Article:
First, recognize the power of evil in the world. It is so intrusive and so subtle that it makes us callous to certain things and puts in our community people who are probably very deprived and weakened.

We have games (and other entertainment) that are violent. I was looking at a television show, and this guy was mad. He throws lamps on the floor and pushes a bookcase over. We’re saying, “Boy, this is a great movie.” But it’s making us callous and insensitive, and making it more open to a person who has these sicknesses and saying, “You know, everybody does it, so I will objectivize it.”

It’s like a video game. That man (the October 1 shooter) felt that those bodies were nothing to him except something that has got scores on the top. That’s the dangerous thing. It’s very persuasive.


What can we do?

What we have to tell people is this: You have to be the sign in the world. You have to be the sign of people who have stability in your life, a sense of love and appreciation, a sense of gentleness and kindness — to bring that into your community and make it a reality.

That’s the thing you have to remember: People have deep within themselves a sense of God, and that’s what we have to bring out. We can’t answer the evil in the world by being flippant. The more that we put into our own human values and sense of dignity of other people, the more we’ll have a better world.


Pope Francis seems to have an appreciation for symbolic gestures that don’t change the church’s dogma but shift the tone. Is that his intent?

That is his intent. That is his gift. He gives a sense of an engagement of people that they can identify with. … Francis is building on those perceptions. …

He is putting in a very practical way the message of the traditions of the church. He’s making us stop and say, “We have to question what we look like and how we have to change that look so people will be attracted to it.”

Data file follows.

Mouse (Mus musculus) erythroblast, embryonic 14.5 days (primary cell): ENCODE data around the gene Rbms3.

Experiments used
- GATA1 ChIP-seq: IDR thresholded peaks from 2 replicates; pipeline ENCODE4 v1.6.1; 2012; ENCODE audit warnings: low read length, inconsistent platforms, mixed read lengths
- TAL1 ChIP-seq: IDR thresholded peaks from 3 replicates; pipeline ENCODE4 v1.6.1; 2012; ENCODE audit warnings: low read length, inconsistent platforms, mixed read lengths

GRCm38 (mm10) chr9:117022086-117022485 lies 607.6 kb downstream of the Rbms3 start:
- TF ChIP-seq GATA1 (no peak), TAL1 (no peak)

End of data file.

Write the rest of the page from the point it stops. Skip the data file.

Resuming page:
What is the state of the diocese?

It’s in excellent shape as far as the people participating (going to church almost regularly). The number that the Holy See has is 605,000. When I came, I don’t think it was 400,000 yet. So it really grew.  … There are a total of 800,000 Catholics here.


With only 77 active priests (about half on loan from other dioceses or semi-retired), how have you addressed the shortage?

That’s one of the big puzzles here. Because it’s such a transient community, it’s hard to get a legacy of stability. Compare it with Bishop Thomas, in a rural culture like Montana: He ordained 14 priests and has a larger number of candidates for priesthood. … What we’re trying to do here is build a true Catholic community that has stability and has a base in which we can get vocations. That was my strategic plan, and I don’t know how far we got.


You have made plans to be buried at Guardian Angel. Why?

I saw there was so much transience. It’s hard here because of the culture; it makes things unsettled. Most of the other bishops looked for another place as they went through here. This was a stepping-stone. I said, I’m not going to have that happen. In my second year, I said I wanted to be buried in this cathedral, so I got the permit to be buried. …

So now I have a hole, and that’s the next big thing that’s going to happen to me. Last night (March 27) was the last time I had the Chrism Mass (in which the Bishop blesses holy oils used in sacraments in diocesan parishes throughout the year). It was nice to think that this year, all the blessings received from the sacraments will have my blessing.